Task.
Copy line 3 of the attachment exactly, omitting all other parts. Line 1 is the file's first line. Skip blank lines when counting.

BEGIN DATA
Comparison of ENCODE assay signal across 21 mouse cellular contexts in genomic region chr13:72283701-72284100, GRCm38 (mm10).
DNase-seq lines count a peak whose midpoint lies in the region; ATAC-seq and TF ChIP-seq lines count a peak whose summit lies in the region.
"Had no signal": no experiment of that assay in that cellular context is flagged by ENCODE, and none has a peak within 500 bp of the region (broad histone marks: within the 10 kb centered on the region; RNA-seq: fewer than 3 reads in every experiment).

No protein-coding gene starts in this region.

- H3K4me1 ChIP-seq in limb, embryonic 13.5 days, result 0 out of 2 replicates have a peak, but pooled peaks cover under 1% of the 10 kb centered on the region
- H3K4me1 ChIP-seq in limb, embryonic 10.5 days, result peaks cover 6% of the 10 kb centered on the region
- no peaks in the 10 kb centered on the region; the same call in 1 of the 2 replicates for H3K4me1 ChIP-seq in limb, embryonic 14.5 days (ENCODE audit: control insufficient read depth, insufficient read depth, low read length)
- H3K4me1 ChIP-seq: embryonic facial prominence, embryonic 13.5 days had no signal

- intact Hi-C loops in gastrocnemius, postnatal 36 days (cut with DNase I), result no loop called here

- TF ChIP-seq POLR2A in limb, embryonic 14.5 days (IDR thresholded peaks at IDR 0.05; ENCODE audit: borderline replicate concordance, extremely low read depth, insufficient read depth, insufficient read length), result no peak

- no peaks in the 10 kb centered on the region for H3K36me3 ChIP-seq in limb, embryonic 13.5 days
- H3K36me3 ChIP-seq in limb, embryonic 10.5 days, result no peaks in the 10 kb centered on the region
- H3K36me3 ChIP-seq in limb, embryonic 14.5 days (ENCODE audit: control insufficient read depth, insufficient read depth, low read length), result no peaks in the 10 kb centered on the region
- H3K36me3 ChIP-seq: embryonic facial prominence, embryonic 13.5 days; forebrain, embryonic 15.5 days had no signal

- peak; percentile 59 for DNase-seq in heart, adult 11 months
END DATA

"Had no signal": no experiment of that assay in that cellular context is flagged by ENCODE, and none has a peak within 500 bp of the region (broad histone marks: within the 10 kb centered on the region; RNA-seq: fewer than 3 reads in every experiment).